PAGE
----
It’s Just a Wedding Ring!

This Saturday Shirley and I will celebrate twenty-three years of marriage. I remember back in 2004 when we were celebrating our ten-year anniversary. Over the previous few months she had been trying to convince me that I needed to buy her a ten-year wedding ring to mark this special occasion. My reply had been consistently the same during the six months leading up to our anniversary, “I gave you a ring when we were married so I don’t think you need another one.” I know that may seem mean to some of you, but that ring had special meaning to me. As the months went on, I kept up my resolve to not buy her a ring, well, at least in front of her. Secretly, I had been putting money away so that I could get her the anniversary present she wanted. Shirley had no idea what was coming that special night.

I remember we were sitting in the restaurant talking about how wonderful the past ten years had been together. We made it through college; we were serving God at a wonderful church; we had a nice house; two dependable cars; we were healthy, happy, and deeply in love with each other. To make things even better, Shirley was pregnant. Doctors had told us just a few years before we wouldn’t be able to have children and yet here we sat on our ten-year anniversary just months away from our first child’s birth. Life was great!

After dinner we continued to talk about all the wonderful things we had experienced together, and I slid the box with the ring across the table and told Shirley how much I loved her.  She immediately started crying, put the ring on, jumped up from the table, and started hugging and kissing me right there in front of everyone! She was overjoyed.

For her the ring was a symbol of my love for her. She didn’t love the ring but was grateful for what the ring stood for—my unconditional love and commitment to her. The rest of the week she was showing off her new ring. She never said to people, “I am so in love with this ring” or “I can’t wait to spend the rest of my life with this ring” or even “This ring has made me the happiest person in the world.” Instead, she was saying things like, “I am so in love with Bob and look forward to spending the rest of my life with Him. Being married to him has made me the happiest person in the world.” She understood the ring was a token of my love. It is a constant reminder that regardless of what comes our way I will always be by her side until death do us part.

I share this story because it taught me a wonderful truth about God and heaven. I often hear people talk about how great it will be to go to heaven. They talk about its beauty and splendor and about how there will be no more pain, suffering, sickness, separation, or sorrow. They eagerly anticipate seeing their loved ones once again. They go on and on talking about heaven when the truth is it is just the wedding ring!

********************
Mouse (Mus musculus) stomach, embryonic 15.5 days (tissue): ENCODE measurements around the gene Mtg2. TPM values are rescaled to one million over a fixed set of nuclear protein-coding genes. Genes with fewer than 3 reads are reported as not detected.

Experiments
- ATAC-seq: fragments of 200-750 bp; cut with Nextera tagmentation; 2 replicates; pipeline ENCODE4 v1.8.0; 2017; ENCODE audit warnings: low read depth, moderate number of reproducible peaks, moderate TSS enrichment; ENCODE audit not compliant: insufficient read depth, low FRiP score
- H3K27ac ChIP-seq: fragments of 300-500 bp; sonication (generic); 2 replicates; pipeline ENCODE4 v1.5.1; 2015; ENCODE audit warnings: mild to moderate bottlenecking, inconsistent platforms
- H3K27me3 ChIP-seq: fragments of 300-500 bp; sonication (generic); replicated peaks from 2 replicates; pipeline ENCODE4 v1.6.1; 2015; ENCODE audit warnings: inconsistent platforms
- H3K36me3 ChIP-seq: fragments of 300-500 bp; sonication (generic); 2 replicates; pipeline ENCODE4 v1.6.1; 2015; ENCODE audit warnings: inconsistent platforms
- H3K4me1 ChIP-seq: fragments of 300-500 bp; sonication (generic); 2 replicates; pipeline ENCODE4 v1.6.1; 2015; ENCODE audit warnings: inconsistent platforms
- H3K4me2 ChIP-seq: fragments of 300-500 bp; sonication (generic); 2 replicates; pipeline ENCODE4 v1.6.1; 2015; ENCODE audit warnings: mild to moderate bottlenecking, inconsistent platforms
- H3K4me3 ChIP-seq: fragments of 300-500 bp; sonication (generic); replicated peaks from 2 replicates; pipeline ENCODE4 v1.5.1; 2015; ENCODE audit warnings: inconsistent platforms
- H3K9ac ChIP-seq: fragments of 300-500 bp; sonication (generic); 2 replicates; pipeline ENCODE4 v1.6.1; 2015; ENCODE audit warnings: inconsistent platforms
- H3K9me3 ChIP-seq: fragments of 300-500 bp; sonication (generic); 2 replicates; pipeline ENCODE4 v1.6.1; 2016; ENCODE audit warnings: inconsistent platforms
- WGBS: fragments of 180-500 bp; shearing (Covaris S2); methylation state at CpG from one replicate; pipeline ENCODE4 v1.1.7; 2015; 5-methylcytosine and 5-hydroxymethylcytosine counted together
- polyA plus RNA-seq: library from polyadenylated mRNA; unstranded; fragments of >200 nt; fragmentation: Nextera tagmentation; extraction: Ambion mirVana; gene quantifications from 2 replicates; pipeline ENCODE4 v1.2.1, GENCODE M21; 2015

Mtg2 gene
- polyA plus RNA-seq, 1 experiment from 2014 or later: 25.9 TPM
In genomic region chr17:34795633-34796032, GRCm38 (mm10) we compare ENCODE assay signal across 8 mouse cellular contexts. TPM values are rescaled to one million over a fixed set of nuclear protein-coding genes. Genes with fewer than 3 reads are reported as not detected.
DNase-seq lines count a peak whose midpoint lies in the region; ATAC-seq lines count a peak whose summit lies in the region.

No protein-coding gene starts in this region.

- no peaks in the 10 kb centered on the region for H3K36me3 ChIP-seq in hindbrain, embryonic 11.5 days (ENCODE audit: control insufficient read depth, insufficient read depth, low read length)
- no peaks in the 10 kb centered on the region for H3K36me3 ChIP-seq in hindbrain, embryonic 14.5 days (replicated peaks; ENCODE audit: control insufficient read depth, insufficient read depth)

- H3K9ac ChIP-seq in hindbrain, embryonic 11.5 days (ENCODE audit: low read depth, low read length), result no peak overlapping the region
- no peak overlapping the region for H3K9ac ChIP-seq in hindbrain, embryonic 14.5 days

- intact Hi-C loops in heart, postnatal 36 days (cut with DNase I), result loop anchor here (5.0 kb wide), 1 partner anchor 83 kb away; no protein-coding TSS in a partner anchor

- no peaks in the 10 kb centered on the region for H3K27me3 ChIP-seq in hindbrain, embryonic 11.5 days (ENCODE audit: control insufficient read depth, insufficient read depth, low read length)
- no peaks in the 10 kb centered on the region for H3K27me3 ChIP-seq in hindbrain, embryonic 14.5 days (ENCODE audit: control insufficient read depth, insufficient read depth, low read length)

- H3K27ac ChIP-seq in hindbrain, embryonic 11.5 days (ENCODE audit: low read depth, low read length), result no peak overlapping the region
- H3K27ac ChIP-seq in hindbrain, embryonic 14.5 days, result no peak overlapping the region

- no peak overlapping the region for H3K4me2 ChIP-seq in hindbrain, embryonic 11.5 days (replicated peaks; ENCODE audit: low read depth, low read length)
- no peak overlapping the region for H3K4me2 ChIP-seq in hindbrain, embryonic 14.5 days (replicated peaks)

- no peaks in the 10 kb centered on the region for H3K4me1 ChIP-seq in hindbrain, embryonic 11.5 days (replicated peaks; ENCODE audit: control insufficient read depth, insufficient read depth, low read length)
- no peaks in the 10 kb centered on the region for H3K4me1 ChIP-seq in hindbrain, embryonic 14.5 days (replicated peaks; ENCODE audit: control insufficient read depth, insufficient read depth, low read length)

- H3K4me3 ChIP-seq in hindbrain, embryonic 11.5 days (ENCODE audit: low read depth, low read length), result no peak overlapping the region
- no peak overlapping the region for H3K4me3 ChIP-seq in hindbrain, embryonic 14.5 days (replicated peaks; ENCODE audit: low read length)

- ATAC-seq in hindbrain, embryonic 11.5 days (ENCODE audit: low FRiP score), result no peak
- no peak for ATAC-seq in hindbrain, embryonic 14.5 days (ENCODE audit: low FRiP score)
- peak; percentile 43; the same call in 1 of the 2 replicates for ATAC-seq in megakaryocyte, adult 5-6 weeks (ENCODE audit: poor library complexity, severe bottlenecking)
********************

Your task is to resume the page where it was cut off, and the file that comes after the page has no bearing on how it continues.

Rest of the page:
Heaven is going to be great not because of the streets of gold, the pearly gates, or getting to spend forever with our loved ones. Heaven will be unbelievably satisfying because we will be in the presence of God forever. We will be able to behold our Savior. We will be holy and righteous before Him. We will spend eternity with our one true love. Heaven will be great because we get God!

Heaven, like my wife’s anniversary ring, is simply an expression of God’s love for us. We won’t fall in love with heaven, we won’t develop a relationship with heaven, nor will we worship and glorify heaven. We will love the Lord our God with all our heart, soul, mind, and strength. We will develop an ever-deepening relationship with our Lord. And we will worship and glorify Him without end!

I am thankful that Jesus is preparing such a special place for me to spend eternity; however, I am overwhelmed at the promise of spending eternity with the one who gave everything so that I will get eternity with Him!

Mercy in Disguise

heaven-jesus-father-holy-spiritAs a kid I always loved singing the song “When We All Get to Heaven.” Even as a six-year-old I looked forward to the day when Heaven was a present reality. I looked forward to spending eternity with family, friends, and most of all with Jesus. I can still remember the joy that would fill my little heart every time we sang the words, “When we all get to Heaven, what a day of rejoicing that will be! When we all see Jesus, we’ll sing and shout the victory.”

After fifty-one years of experience in living, I have a whole new appreciation for Heaven. I long to be with Jesus, be like Him, and spend eternity worshipping Him with a pure and holy heart. I look forward to all traces of my sinful nature being removed so that I never again have to confess my sin and repent of my rebellion. I long for the day when this incarceration in human flesh will end, and I shall awake in the beautiful, glorious, radiant presence of Almighty God. That will truly be a day of singing and shouting the final victory!

I also look forward to the day when there will be no more suffering. Personally, I do not like to suffer, nor do I like watching others try desperately to make it through trying times. There are many verses in the Bible that are meant to comfort us during the testing of our soul. One such verse is 1 Peter 5.10, “And after you have suffered a little while, the God of all grace, who has called you to his eternal glory in Christ, will himself restore, confirm, strengthen, and establish you.” Did you catch that? “After you have suffered for a little while…” That is the key phrase that gives most of us trouble. Our  idea of “a little while” and God’s never seems to match. I think “a little while” means five seconds or less; whereas, God’s idea is usually quite a bit longer. The distance between these two ideas have caused many to turn away from God and venture out in life on their own.